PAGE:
Tuesday, May 27, 2014

The Non-Goal Directed Behavior Scenario

Imagine it's Saturday and you have seven tasks to accomplish. They have to be done by six because the movie starts at 7:30 and you'll want to grab a quick bite at a nearby restaurant first. You know that the dog needs to be walked by nine and the lawn needs be mowed by 11:30 in order to make it to Johnny's soccer game by noon. You'll have to do the groceries by three, have the kids' dinner prepared and ready for the sitter to heat by five, and be showered and ready to leave the house at six.

Got that straight? Not if you've got ADHD.

People with ADHD have a different clock system, and it doesn't tick to standard time. "People with ADHD live in the process," says Lynn Weiss. "The task defines the time."

If that concept is hard to imagine, here's an example. Your husband walked the dog, alright, but now it's time to mow the lawn. About halfway through the task, the mower runs out of gas. Off he goes in the car to the gas station.

While there, he sees an old MG much like the one he had in college. The station owner comes out and the two chew the fat over how much better cars used to be. The MG owner shows up and joins the conversation, then asks your husband if he'd like to take a ride. When your husband turns up at home nearly four hours later, the lawn isn't mowed, the groceries aren't done, and he forgot to get the gas.

The critic might berate him with: "You don't have your priorities straight," but scolding would be pointless. People with ADHD have little sense of time and limited ability to prioritize. To function according to everyone else's watch, they need your compassion, assistance and practice, practice, practice.

"Without scolding, they need to be aware together that time and prioritizing are a problem," says Weiss. That means he has to ask for your help.

Here are some strategies you can try.
  • Agree to check in with each other periodically. For instance, say, at 2 o'clock and 5 o'clock in the scenario described above. This arrangement helps the ADHD spouse break down a lengthy time period into smaller, more manageable components.
  • Prioritize mid-stream. If by 2 o'clock only one task is completed, or by five only three tasks are done, the ADHD spouse needs to take responsibility and work with the non-ADHD spouse to change and prioritize the remaining list of tasks.
  • Don't get angry. Get busy. Your ADHD spouse is doing the best he can, and you can help him do better by working with him as a team. At first it may seem like a lot of work on your part, but once he becomes habituated to the routine he will train himself to better plan and carry out his tasks.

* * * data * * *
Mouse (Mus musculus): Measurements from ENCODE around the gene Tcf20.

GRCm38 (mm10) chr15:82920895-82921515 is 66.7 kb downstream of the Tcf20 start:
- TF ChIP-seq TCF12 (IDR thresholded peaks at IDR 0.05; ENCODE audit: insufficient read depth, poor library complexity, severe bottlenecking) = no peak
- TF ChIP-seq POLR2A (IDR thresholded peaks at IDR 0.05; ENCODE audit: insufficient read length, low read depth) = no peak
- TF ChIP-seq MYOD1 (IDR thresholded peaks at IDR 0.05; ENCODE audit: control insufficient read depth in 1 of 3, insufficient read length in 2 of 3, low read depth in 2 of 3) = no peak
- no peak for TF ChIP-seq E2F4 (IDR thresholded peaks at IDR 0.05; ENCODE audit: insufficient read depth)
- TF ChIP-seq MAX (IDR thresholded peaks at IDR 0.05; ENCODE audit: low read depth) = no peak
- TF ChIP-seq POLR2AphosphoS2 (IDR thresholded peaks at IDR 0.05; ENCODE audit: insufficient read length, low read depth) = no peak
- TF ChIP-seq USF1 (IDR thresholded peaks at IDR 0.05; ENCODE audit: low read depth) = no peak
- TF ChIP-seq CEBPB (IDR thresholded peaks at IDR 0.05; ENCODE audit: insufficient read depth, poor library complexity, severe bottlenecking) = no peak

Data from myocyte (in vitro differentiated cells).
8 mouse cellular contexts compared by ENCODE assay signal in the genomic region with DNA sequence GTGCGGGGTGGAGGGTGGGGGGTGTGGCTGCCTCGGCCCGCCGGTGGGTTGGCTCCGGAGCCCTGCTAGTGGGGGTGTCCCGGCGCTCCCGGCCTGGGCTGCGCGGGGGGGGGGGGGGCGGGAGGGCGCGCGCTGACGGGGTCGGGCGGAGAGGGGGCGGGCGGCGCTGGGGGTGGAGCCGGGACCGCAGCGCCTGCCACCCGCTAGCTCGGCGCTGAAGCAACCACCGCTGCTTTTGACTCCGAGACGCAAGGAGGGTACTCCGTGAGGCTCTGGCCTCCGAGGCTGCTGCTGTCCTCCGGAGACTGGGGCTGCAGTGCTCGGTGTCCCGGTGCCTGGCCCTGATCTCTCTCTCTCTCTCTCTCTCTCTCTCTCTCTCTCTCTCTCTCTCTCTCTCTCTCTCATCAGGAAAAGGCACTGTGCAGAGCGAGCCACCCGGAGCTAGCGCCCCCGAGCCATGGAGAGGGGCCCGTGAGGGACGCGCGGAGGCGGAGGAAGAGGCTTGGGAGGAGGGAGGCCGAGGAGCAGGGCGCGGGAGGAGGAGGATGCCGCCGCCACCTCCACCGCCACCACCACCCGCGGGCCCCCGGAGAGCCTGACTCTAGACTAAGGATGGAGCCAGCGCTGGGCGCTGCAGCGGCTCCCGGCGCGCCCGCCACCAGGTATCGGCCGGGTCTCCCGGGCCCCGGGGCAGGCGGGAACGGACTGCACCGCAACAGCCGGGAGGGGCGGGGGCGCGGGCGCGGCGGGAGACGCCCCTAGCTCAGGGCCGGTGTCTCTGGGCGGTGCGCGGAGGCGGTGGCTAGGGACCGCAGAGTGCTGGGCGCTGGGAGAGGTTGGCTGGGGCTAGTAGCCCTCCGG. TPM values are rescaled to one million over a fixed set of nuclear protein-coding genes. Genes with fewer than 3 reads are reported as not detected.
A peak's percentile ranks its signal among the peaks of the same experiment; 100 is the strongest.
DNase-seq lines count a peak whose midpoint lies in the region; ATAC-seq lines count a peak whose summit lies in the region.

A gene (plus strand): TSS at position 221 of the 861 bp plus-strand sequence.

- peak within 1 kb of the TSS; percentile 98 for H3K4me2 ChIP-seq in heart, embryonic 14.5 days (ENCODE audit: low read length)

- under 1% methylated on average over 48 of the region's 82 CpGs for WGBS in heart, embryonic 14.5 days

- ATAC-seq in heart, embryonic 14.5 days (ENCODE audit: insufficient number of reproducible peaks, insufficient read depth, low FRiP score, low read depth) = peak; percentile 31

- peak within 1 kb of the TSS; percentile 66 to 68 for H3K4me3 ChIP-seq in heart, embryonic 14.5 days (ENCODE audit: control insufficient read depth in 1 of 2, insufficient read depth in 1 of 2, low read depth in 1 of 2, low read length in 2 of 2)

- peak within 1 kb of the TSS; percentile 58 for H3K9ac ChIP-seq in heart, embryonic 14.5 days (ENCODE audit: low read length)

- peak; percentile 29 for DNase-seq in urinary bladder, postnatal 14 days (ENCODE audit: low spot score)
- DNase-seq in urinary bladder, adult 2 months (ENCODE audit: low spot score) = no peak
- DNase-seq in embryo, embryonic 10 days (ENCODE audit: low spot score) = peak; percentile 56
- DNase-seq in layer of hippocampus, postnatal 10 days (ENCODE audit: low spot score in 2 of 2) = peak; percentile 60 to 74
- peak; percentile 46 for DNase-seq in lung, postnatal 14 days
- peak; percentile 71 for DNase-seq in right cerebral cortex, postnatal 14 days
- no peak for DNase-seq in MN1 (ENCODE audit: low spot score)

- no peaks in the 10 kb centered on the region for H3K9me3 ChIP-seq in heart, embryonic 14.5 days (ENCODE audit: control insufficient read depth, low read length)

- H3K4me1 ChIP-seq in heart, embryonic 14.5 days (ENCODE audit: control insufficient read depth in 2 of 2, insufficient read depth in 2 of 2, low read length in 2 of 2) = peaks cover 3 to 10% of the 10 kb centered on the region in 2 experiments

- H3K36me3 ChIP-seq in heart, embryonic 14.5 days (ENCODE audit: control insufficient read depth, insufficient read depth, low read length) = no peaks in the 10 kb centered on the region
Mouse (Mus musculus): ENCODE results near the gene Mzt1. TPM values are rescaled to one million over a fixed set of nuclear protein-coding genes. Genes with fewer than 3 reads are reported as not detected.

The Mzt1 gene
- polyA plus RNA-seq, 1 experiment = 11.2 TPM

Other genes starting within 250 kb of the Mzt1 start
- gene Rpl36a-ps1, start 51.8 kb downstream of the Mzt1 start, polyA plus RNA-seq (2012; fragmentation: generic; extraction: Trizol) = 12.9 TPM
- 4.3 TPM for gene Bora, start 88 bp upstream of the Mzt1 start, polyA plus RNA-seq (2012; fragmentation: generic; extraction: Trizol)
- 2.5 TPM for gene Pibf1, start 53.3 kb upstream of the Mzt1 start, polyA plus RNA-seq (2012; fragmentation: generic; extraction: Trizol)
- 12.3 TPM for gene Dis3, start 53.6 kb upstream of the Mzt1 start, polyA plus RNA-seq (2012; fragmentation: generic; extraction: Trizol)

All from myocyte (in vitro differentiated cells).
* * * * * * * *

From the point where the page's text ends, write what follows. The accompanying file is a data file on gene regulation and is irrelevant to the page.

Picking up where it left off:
• Reinforce the routine. Routines are not natural and need to be reinforced periodically. Once habituated, your spouse may lapse back into old patterns. Agree at the outset to re-establish your routine of checking in and re-prioritizing if this happens.
  • Take responsibility for yourself, not your spouse. If you remain detached, objective, and accepting, you'll be less angry in the end, Weiss believes.

Indeed, Lynn Weiss has walked the walk. Not only does she have ADHD. She married a man who has it.

In fact, she's especially proud of the way she learned to deal with her husband's chronic lateness, which used to drive her up a wall. "He'd show up late to leave the house for our son's football game, and then we'd have to stop on the way because he'd forgotten to eat and want to stop for food along the way."

Her solution: "I learned to go places separately " she says. "I disconnected myself from his inability to be on time by going places myself and arranging to meet him there. I found I disliked him a lot less if I didn't have to be late too."

The lesson: if she couldn't have an affect on him, she could at least minimize his ADHD's impact on herself and their relationship. "ADHD couples are most successful when the husband works on himself, and the wife works on herself. It helps them work better together."

Jessica, now expecting the couple's first child in a matter of weeks, couldn't agree more. "Rather than try to keep up with his frenetic pace, I've learned to do my own thing," she says. "He's beginning to understand that he overestimates what he can accomplish in a given day. And we've agreed that when we drive somewhere together, I'm the one who drives because he's a nervous, aggressive driver."

In short, Josh has begun to own his behavior, and Jessica to accept his ADHD. "It's all about acceptance, compromise and negotiation," she says. "But it's mostly about clear and honest communication. If we don't let the little things build up, then the negative feelings don't persist."

Written By: Ellen Kingsley

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